Women to the fore in battle against floods

Xinhua
Li Xiumei puts on a bamboo hat and a raincoat, hops on her motorcycle, and heads towards the embankment to help fight floods.
Xinhua

Li Xiumei puts on a bamboo hat and a raincoat, hops on her motorcycle, and heads towards the embankment to help fight floods.

Li, 50, is a resident of Jiangxinzhou Township in Jiujiang City, east China’s Jiangxi Province. Jiangxinzhou lies on a large sandbank in the Yangtze River. It is the registered home of about 42,000 people, but many have left for jobs in big cities, leaving behind the elderly, women, and children.

China has entered its rainy season. Since June, continuous downpours have lashed large parts of southern China, and the waters of many rivers have exceeded warning levels.

The northern part of Jiangxi has experienced heavy downpours since July 6, with water rising significantly in local rivers and lakes. Around the 127-square-kilometer Jiangxinzhou, water rose to 22.81 meters on July 12, posing a grave risk to the settlement.

Facing a lack of manpower and devastating summer floods, many left-behind women in Jiangxinzhou, like Li, are joining soldiers to fight floods on the frontline, providing more power in the battle against the floods.

According to the local women’s federation, Jiangxinzhou currently has about 3,000 women residents.

“Some women have come to patrol the banks, and some cook food for the people fighting on the frontline,” she said. “We do what we can to help contain the floods.”

Li has been fighting the floods for a week. She comes to the embankment on her motorcycle, a half-an-hour ride from her house in the township center. “I am mainly in charge of carrying the sandbags,” she said. “I work 12 hours a day, and then take some rest. We take turns to patrol the embankment.”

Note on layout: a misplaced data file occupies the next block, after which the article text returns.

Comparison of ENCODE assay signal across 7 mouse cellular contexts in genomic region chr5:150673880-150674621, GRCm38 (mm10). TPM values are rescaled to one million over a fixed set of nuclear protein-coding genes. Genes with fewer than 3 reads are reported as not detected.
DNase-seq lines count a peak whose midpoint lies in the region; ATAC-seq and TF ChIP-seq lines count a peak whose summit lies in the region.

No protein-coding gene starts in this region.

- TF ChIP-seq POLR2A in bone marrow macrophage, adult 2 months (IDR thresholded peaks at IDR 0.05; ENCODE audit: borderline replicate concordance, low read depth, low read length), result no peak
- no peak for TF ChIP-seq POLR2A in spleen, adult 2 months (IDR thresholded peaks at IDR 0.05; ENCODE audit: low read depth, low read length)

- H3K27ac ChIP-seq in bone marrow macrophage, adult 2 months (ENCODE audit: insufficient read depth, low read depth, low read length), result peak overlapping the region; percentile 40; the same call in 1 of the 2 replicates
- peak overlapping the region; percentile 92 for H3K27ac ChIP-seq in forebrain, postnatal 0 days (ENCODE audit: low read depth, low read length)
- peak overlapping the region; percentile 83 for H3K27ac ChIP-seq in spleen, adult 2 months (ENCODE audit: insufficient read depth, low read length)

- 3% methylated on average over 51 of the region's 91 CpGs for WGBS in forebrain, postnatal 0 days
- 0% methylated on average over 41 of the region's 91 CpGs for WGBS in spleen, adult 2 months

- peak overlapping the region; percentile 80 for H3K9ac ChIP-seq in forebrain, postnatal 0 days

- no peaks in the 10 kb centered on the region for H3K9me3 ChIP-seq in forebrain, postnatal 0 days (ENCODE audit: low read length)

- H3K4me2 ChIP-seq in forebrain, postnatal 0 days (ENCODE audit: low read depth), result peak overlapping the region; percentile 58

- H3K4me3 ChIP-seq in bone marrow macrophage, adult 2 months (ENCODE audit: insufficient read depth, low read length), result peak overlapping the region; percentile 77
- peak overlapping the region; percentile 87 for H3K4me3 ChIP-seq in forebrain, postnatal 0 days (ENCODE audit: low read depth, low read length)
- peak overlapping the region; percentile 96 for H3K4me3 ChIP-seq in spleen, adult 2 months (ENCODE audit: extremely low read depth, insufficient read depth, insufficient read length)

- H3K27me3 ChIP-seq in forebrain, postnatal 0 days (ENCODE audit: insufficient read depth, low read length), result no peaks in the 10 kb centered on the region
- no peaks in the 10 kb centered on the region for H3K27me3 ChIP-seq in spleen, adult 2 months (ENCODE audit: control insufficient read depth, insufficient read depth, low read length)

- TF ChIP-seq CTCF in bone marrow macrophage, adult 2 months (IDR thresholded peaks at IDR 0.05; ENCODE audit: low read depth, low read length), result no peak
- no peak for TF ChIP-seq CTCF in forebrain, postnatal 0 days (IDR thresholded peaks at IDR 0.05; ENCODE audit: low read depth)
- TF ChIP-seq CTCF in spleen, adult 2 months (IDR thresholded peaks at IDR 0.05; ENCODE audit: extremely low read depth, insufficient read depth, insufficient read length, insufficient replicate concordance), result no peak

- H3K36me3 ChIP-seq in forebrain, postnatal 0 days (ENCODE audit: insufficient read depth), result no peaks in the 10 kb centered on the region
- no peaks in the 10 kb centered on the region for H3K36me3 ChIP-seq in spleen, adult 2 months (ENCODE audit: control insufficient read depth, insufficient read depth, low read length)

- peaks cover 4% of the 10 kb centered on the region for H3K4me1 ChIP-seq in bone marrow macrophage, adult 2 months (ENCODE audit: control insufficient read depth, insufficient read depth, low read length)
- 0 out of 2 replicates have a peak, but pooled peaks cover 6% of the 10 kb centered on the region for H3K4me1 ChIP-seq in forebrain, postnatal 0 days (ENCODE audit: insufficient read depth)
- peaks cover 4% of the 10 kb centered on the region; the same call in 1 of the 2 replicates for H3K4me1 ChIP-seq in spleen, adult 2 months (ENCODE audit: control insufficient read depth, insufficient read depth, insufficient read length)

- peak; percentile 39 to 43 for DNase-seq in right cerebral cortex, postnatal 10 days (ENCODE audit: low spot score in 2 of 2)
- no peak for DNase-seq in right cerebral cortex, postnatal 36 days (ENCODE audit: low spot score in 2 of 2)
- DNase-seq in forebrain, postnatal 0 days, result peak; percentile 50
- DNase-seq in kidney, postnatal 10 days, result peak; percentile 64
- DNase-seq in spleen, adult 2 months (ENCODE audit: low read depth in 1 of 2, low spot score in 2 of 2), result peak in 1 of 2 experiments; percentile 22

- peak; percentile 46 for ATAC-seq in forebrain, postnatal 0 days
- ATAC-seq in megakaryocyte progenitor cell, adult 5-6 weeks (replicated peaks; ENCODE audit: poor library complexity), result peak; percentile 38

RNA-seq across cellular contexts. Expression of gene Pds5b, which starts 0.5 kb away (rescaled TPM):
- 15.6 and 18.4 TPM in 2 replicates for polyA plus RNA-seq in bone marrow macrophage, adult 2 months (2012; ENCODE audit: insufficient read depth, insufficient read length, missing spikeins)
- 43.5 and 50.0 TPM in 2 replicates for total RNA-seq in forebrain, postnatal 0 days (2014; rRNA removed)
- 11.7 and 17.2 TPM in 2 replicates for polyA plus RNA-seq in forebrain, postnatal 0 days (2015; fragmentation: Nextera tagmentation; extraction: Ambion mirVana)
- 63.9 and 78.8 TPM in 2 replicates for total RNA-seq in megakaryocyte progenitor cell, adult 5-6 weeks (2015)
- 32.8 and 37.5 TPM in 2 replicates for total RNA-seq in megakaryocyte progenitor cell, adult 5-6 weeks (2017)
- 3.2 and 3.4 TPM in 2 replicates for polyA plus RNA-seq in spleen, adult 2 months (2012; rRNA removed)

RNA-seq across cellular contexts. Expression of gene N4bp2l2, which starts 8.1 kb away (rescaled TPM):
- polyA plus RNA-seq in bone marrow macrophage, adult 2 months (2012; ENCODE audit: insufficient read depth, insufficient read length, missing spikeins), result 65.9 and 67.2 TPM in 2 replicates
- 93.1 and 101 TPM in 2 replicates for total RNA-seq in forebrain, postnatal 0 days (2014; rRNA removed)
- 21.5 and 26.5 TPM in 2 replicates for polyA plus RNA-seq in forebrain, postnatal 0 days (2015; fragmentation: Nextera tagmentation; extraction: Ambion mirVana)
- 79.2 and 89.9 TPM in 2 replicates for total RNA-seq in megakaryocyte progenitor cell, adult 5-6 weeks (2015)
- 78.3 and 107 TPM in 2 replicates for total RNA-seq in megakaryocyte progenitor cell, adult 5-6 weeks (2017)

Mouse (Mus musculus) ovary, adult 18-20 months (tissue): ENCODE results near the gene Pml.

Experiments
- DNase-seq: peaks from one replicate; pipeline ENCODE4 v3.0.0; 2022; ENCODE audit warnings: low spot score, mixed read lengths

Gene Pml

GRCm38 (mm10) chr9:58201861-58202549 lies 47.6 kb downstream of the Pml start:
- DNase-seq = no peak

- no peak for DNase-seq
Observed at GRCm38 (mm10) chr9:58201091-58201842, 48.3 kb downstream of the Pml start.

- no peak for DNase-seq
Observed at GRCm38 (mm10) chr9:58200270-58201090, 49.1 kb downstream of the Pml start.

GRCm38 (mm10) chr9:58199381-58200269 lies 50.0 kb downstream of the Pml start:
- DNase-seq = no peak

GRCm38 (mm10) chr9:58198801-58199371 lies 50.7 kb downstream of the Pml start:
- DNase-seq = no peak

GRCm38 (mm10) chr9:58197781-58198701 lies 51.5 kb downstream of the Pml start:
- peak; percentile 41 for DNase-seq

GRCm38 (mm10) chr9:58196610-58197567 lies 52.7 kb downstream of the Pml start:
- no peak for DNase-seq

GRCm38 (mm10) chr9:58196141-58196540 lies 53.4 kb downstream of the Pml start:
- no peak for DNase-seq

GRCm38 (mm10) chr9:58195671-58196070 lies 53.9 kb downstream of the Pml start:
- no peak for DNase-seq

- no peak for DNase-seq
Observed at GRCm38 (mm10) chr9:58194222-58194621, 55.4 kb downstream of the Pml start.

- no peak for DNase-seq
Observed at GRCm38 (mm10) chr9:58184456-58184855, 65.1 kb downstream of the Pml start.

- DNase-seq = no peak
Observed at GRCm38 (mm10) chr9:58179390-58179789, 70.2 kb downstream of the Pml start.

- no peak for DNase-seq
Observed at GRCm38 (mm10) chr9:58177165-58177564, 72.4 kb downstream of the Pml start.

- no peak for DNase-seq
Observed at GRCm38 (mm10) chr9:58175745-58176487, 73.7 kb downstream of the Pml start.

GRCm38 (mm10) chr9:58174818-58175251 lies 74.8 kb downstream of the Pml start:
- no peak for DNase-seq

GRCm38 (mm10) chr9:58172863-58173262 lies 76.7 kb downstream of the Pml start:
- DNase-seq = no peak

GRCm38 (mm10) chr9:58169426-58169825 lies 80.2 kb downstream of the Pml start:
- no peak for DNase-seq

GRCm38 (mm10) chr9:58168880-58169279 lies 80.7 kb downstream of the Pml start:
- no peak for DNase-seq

Li is a farmer. On regular days, she attends to her grandchildren at home and toils in the fields. Years of farming have given her a strong physique, so carrying sandbags is not a problem for her.

“I used to grow cotton, but now cotton is not profitable anymore. I have now grown about a hectare of corn.”

But in recent days, the heavy rains have inundated her cornfields. “I only managed to save some corn,” Li said.

Besides carrying sandbags, she also fills the bags with sand, and patrols the embankment to see if there is any leakage. “I call the authorities if I find any leaks,” she said. “It is very important, because any leakage could cause the embankment to crash.”

Li also works at night. She patrols the embankment with a flashlight. “I am not scared, because many other people are also patrolling. But the mosquitoes and bugs are really annoying.”

In the past week, the most unforgettable moment came on the night of July 12, when the water from the Yangtze exceeded the warning mark.

“The water rose to 22.81 meters, and everywhere I went, it was water,” she said.

Li carried sandbags for the whole night to stop the water from flooding in.

“Everyone in the village came over to help,” she revealed. “I did not sleep at all.”

But Li said all the hard work was worth it.

“Fighting the floods and protecting our homeland is our responsibility,” she said.

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